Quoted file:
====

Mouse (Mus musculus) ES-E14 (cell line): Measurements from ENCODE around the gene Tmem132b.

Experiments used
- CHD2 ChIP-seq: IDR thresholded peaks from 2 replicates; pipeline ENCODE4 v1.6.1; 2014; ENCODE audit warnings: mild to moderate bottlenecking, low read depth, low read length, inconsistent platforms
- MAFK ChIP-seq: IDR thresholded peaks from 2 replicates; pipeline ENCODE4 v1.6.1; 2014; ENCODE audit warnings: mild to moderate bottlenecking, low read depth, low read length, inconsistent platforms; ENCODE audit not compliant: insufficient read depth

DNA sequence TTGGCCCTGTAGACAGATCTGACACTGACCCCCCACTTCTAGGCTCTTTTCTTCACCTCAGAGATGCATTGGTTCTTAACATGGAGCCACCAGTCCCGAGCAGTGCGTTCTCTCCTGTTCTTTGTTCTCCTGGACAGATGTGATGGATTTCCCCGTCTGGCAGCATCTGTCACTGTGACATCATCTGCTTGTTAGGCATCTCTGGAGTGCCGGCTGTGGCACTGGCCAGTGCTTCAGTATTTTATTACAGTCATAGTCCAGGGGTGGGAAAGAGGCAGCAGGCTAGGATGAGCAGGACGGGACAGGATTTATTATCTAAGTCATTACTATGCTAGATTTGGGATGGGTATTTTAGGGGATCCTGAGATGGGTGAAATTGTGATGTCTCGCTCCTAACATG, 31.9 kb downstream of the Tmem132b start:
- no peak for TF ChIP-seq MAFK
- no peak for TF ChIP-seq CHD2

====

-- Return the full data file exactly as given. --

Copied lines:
Mouse (Mus musculus) ES-E14 (cell line): Measurements from ENCODE around the gene Tmem132b.

Experiments used
- CHD2 ChIP-seq: IDR thresholded peaks from 2 replicates; pipeline ENCODE4 v1.6.1; 2014; ENCODE audit warnings: mild to moderate bottlenecking, low read depth, low read length, inconsistent platforms
- MAFK ChIP-seq: IDR thresholded peaks from 2 replicates; pipeline ENCODE4 v1.6.1; 2014; ENCODE audit warnings: mild to moderate bottlenecking, low read depth, low read length, inconsistent platforms; ENCODE audit not compliant: insufficient read depth

DNA sequence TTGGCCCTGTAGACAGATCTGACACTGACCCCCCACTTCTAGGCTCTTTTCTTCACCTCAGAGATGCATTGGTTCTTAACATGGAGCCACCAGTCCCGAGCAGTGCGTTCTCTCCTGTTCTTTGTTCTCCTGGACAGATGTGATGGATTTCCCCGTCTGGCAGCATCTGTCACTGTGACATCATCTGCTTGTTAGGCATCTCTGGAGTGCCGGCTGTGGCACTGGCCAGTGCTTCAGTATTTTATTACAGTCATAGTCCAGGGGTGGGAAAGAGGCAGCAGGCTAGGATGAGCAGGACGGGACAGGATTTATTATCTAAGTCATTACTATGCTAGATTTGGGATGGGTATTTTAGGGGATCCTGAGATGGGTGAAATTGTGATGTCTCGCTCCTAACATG, 31.9 kb downstream of the Tmem132b start:
- no peak for TF ChIP-seq MAFK
- no peak for TF ChIP-seq CHD2